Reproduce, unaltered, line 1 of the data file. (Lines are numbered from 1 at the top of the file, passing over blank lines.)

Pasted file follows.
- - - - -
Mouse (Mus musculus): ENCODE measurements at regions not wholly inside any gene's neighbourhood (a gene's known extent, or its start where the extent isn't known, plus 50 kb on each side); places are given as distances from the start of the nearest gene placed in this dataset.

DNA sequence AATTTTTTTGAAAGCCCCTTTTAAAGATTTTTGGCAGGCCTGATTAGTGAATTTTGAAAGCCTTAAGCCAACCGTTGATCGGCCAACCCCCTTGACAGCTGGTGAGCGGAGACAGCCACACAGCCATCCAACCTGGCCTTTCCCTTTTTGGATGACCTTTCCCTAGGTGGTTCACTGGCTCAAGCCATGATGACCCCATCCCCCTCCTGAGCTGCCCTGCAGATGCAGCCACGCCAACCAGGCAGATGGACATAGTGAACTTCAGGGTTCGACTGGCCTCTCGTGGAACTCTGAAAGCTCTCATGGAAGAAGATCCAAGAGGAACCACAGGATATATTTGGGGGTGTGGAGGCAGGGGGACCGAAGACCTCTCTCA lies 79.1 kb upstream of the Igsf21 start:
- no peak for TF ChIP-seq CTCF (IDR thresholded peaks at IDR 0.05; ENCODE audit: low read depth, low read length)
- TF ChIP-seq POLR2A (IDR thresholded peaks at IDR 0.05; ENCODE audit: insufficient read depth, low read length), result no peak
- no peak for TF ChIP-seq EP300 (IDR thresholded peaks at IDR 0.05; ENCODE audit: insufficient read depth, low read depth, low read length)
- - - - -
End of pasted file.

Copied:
Mouse (Mus musculus): ENCODE measurements at regions not wholly inside any gene's neighbourhood (a gene's known extent, or its start where the extent isn't known, plus 50 kb on each side); places are given as distances from the start of the nearest gene placed in this dataset.